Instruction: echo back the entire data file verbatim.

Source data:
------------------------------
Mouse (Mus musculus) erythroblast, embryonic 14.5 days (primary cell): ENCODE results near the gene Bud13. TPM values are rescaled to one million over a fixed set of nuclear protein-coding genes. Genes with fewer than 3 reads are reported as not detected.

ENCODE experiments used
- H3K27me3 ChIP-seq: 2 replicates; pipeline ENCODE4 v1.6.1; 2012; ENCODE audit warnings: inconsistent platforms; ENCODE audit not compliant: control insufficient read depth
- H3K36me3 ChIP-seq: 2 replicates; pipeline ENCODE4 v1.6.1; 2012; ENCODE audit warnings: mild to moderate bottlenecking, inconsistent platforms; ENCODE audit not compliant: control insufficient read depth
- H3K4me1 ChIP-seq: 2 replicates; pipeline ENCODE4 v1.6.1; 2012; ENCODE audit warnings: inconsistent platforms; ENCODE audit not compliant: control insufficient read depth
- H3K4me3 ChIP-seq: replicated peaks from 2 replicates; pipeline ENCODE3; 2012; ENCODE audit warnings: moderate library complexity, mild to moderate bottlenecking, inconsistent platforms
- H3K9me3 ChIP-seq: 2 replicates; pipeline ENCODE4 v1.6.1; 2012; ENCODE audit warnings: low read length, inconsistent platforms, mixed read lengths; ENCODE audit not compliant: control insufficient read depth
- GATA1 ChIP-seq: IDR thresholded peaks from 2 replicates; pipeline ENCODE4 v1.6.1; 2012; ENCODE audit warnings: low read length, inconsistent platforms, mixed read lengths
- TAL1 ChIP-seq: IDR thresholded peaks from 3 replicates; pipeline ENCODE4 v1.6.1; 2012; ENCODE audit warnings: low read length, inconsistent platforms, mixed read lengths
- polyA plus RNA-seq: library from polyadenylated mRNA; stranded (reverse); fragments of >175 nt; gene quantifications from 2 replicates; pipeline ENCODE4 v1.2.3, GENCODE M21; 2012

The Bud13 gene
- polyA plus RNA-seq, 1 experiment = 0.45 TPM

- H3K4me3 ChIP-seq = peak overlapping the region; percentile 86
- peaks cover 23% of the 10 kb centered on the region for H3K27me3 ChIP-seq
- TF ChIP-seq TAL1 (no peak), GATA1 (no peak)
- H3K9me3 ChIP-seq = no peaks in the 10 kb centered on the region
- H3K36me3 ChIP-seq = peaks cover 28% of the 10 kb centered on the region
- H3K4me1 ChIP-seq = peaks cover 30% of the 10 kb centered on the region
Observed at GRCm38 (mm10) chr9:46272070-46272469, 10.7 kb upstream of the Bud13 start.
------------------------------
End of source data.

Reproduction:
Mouse (Mus musculus) erythroblast, embryonic 14.5 days (primary cell): ENCODE results near the gene Bud13. TPM values are rescaled to one million over a fixed set of nuclear protein-coding genes. Genes with fewer than 3 reads are reported as not detected.

ENCODE experiments used
- H3K27me3 ChIP-seq: 2 replicates; pipeline ENCODE4 v1.6.1; 2012; ENCODE audit warnings: inconsistent platforms; ENCODE audit not compliant: control insufficient read depth
- H3K36me3 ChIP-seq: 2 replicates; pipeline ENCODE4 v1.6.1; 2012; ENCODE audit warnings: mild to moderate bottlenecking, inconsistent platforms; ENCODE audit not compliant: control insufficient read depth
- H3K4me1 ChIP-seq: 2 replicates; pipeline ENCODE4 v1.6.1; 2012; ENCODE audit warnings: inconsistent platforms; ENCODE audit not compliant: control insufficient read depth
- H3K4me3 ChIP-seq: replicated peaks from 2 replicates; pipeline ENCODE3; 2012; ENCODE audit warnings: moderate library complexity, mild to moderate bottlenecking, inconsistent platforms
- H3K9me3 ChIP-seq: 2 replicates; pipeline ENCODE4 v1.6.1; 2012; ENCODE audit warnings: low read length, inconsistent platforms, mixed read lengths; ENCODE audit not compliant: control insufficient read depth
- GATA1 ChIP-seq: IDR thresholded peaks from 2 replicates; pipeline ENCODE4 v1.6.1; 2012; ENCODE audit warnings: low read length, inconsistent platforms, mixed read lengths
- TAL1 ChIP-seq: IDR thresholded peaks from 3 replicates; pipeline ENCODE4 v1.6.1; 2012; ENCODE audit warnings: low read length, inconsistent platforms, mixed read lengths
- polyA plus RNA-seq: library from polyadenylated mRNA; stranded (reverse); fragments of >175 nt; gene quantifications from 2 replicates; pipeline ENCODE4 v1.2.3, GENCODE M21; 2012

The Bud13 gene
- polyA plus RNA-seq, 1 experiment = 0.45 TPM

- H3K4me3 ChIP-seq = peak overlapping the region; percentile 86
- peaks cover 23% of the 10 kb centered on the region for H3K27me3 ChIP-seq
- TF ChIP-seq TAL1 (no peak), GATA1 (no peak)
- H3K9me3 ChIP-seq = no peaks in the 10 kb centered on the region
- H3K36me3 ChIP-seq = peaks cover 28% of the 10 kb centered on the region
- H3K4me1 ChIP-seq = peaks cover 30% of the 10 kb centered on the region
Observed at GRCm38 (mm10) chr9:46272070-46272469, 10.7 kb upstream of the Bud13 start.